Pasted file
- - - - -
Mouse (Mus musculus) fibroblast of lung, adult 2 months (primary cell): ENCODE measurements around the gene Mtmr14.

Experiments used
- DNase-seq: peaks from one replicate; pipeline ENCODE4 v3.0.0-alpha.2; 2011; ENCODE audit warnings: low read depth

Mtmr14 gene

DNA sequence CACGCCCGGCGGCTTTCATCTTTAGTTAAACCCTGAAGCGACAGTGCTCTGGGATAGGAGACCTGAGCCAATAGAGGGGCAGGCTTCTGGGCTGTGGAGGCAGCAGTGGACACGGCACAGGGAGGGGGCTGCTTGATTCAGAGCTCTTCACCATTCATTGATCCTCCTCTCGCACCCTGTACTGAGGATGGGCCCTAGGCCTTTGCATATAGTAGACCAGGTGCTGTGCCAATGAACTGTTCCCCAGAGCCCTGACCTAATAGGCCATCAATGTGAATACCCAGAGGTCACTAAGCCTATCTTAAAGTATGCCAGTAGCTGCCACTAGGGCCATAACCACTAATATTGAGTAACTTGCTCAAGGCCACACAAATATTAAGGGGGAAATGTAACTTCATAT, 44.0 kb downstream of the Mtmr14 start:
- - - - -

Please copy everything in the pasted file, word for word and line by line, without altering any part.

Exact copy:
Mouse (Mus musculus) fibroblast of lung, adult 2 months (primary cell): ENCODE measurements around the gene Mtmr14.

Experiments used
- DNase-seq: peaks from one replicate; pipeline ENCODE4 v3.0.0-alpha.2; 2011; ENCODE audit warnings: low read depth

Mtmr14 gene

DNA sequence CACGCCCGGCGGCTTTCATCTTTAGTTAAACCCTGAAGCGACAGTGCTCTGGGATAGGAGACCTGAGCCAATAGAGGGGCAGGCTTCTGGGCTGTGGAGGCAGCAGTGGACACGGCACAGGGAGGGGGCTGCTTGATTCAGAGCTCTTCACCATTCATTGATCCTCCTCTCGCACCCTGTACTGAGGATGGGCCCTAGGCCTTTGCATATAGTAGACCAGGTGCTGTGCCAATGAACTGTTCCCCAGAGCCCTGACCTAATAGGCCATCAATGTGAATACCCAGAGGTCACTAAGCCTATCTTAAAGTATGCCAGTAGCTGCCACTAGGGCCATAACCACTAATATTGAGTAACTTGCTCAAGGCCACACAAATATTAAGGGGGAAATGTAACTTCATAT, 44.0 kb downstream of the Mtmr14 start: